It’s this unique attitude (unique in Barksdale’s crew, anyway) that makes String so interesting. One has to wonder how he came by it, growing up on the corner as he did, and it creates tension with the rest of the crew, especially Avon. It also provides a good deal of humour, whether it’s String lecturing his henchmen on the principles of an elastic product or presiding over their meetings in strict accordance with Robert’s Rules of Order. (“Nigga you ain’t got the floor. Chair ain’t recognize your ass.”)
Most of all, it’s what sets String up for his downfall, because it creates the fundamental conflict between himself and Avon that leads to his demise. String can’t understand why Avon is content merely to be a thug, while Avon can’t understand why String is deluding himself about who he is and where he comes from. Their arguments become increasingly heated, and it’s clear from the middle of Season 2 that they’re on a collision course.
In the end, for all String’s smarts, it’s Avon who ends up being proven right: String gets cheated out of $250,000 by a corrupt politician who preys on his inexperience and street mentality. Avon just laughs. “They saw your ghetto ass coming for miles, nigga.” The stage is set for the final showdown, with each BFF turning on the other. Alas, this robs us of one of the show’s best characters before the end of Season 3. Farewell, String, you delectable scoundrel. You were gone too soon.
And now it’s time for The Machine.
Strengths: Intelligence, pragmatism, and a devious mind. Stays cool under pressure, and always keeps the big picture in sight. Has clear goals and a strong drive to achieve them. In other words, though he’s a keen tactician, he has the mind of a general, not just a soldier.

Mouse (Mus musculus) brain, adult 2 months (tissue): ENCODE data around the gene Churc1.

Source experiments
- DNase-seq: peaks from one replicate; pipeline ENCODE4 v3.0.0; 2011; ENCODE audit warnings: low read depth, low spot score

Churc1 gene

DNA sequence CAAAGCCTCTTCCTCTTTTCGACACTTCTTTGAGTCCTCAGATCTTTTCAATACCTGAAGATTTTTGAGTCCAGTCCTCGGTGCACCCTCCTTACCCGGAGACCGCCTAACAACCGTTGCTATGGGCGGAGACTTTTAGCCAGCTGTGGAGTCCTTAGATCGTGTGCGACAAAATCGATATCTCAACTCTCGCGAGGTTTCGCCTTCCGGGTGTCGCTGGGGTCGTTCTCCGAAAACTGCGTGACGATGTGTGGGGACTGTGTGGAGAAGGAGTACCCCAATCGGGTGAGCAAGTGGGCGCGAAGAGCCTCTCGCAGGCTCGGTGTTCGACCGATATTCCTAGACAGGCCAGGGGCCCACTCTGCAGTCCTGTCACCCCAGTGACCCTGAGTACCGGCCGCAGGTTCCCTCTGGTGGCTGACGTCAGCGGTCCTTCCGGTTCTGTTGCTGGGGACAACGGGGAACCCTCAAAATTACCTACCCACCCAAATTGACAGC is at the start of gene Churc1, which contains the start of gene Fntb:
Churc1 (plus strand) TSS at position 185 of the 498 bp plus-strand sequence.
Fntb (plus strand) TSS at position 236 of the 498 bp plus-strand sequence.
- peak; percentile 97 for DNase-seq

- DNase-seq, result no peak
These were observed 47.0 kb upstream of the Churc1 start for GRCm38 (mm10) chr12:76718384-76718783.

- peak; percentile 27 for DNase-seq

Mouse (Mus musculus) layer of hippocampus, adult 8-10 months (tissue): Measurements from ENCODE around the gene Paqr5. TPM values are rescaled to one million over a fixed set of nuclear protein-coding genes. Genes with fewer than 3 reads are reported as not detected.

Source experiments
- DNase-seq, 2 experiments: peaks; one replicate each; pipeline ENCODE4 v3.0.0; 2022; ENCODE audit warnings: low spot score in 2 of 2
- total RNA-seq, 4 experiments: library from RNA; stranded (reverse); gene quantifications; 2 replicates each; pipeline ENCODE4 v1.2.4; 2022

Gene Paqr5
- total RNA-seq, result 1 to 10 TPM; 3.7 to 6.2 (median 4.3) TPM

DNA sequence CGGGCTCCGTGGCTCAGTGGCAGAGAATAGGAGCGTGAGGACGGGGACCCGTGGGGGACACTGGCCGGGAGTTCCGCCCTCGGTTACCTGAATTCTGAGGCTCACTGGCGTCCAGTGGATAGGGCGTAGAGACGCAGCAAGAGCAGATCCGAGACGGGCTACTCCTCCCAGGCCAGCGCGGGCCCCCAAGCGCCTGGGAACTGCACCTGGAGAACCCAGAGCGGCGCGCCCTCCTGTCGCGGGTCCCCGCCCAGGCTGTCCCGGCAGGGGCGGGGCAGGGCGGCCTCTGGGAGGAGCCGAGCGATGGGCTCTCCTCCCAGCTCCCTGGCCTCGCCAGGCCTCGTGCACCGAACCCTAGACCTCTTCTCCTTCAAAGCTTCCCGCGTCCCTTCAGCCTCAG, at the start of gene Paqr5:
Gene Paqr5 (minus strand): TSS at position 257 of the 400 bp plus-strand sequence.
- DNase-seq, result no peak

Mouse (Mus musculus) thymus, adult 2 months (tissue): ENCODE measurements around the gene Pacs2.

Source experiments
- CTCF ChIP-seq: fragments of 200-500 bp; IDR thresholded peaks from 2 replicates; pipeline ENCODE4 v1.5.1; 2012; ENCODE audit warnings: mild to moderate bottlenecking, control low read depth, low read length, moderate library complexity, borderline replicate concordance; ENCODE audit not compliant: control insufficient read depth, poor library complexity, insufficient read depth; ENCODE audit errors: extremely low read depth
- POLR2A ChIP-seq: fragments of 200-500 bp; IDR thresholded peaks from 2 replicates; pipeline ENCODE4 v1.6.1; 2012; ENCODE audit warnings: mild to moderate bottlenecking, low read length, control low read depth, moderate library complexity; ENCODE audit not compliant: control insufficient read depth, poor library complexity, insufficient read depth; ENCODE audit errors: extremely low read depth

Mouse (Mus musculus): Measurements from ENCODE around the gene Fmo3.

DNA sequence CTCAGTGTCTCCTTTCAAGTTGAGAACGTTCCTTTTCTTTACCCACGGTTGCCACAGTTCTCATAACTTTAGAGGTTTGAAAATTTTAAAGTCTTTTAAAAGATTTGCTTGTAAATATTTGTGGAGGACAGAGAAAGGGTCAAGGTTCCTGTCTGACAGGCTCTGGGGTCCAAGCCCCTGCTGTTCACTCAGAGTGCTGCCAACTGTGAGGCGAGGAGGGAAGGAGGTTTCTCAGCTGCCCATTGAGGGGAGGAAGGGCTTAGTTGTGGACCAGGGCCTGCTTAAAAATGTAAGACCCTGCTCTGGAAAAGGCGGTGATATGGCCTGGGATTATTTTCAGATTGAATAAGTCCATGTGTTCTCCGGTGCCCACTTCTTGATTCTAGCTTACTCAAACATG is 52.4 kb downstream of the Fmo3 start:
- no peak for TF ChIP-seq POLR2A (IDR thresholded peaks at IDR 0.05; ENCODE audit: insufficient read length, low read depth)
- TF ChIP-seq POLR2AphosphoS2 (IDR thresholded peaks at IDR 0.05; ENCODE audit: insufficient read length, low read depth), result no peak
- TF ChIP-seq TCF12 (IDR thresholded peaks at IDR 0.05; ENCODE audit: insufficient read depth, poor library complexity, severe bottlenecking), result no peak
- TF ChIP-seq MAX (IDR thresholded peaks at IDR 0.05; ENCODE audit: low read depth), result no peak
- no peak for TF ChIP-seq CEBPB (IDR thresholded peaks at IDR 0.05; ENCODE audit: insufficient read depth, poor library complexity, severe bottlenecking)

Weaknesses: Overconfidence and an abundance of pride. Having succeeded at his earlier endeavours, String gets cocky, failing to bring the same caution and vigilance to his real estate endeavours as he did to the drug business.
Best Quote: “There’s games beyond the fucking game.”
Lair: A strip club and a funeral home. 0 points for the strip club, which is as cliché as it comes. But the funeral home, complete with tufted leather bar? 2 points for chutzpah.
Toys: A glock and a copy of Adam Smith’s Wealth of Nations. 1 point. (For the book, obv.)
Henchmen: An army of soldiers, from the highest enforcer to the lowliest corner boy. Plus, String manages to manipulate just about everyone he knows into doing his bidding at one point or another. 4 points.
Intimidation factor: Lacks the fiery temperament of Avon, but with his huge frame, ice-cold stare and reputation for ruthlessness, he’s plenty intimidating, even while wearing a bad sweater and drinking a cup of tea. 3 points.
Schemes - Scope: Given his circumstances, hugely ambitious. 4 points.
Schemes - Complexity: String is juggling a lot of balls: construction managers, politicians, Avon, the consortium, Omar, his crew – all while dodging the police. 4 points.
Overall Badass Rating: 18
As always, if there’s a villain you’d like to see put through The Machine, let us know in the comments!
Next month: Hans Gruber!
[Editor's note: Psst. Erin's new book is out! The Bloodsworn concludes the trilogy that began with - the rather phenomenal - The Bloodbound. For fans of twisty epic fantasy with big battles, schemey politics and slightly heart-wrenchingly wonderful characters.]